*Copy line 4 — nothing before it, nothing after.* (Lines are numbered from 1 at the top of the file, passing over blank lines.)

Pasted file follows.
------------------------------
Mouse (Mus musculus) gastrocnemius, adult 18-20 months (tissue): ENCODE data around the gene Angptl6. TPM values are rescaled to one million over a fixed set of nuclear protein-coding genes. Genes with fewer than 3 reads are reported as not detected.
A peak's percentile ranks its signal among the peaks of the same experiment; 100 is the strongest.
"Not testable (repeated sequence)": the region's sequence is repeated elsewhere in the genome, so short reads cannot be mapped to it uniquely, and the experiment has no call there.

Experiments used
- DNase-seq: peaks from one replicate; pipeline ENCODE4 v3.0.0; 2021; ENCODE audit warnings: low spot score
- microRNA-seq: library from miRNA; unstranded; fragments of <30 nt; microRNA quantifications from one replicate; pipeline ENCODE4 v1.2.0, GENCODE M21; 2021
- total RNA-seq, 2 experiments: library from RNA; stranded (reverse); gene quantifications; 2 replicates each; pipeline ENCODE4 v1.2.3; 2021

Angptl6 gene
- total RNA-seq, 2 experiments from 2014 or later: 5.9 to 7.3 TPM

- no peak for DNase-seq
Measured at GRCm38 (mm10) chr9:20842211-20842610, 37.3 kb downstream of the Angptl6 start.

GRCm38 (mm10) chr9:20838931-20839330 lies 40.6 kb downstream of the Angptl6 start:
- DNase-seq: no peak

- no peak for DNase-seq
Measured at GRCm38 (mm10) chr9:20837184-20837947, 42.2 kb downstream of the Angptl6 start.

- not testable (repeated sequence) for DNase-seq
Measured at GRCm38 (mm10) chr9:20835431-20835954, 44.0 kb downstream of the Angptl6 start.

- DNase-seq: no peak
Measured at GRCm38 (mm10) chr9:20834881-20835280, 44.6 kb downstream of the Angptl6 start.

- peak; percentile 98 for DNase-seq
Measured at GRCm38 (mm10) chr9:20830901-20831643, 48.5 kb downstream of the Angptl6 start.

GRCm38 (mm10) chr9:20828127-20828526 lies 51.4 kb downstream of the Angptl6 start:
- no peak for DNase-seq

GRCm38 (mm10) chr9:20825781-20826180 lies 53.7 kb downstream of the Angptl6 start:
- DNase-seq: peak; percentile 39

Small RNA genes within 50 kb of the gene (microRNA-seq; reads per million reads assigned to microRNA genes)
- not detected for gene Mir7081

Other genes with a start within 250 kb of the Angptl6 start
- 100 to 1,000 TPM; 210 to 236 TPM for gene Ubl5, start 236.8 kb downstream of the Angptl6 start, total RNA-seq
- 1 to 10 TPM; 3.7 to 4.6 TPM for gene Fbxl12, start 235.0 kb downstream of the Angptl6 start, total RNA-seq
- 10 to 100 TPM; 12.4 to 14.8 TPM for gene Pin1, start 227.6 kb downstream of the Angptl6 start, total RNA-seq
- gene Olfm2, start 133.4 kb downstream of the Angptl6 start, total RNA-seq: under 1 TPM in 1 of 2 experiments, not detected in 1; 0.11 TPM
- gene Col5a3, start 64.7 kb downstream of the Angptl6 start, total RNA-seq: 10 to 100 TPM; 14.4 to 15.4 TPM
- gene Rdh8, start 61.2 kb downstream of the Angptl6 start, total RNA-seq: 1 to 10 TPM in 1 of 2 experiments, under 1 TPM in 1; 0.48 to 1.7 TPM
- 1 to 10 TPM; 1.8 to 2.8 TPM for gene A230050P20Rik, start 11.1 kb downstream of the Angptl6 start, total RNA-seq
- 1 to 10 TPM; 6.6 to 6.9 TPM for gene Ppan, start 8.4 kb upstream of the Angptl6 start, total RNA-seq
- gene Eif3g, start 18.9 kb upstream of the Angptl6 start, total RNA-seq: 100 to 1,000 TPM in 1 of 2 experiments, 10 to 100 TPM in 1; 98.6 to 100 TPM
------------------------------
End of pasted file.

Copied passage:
Experiments used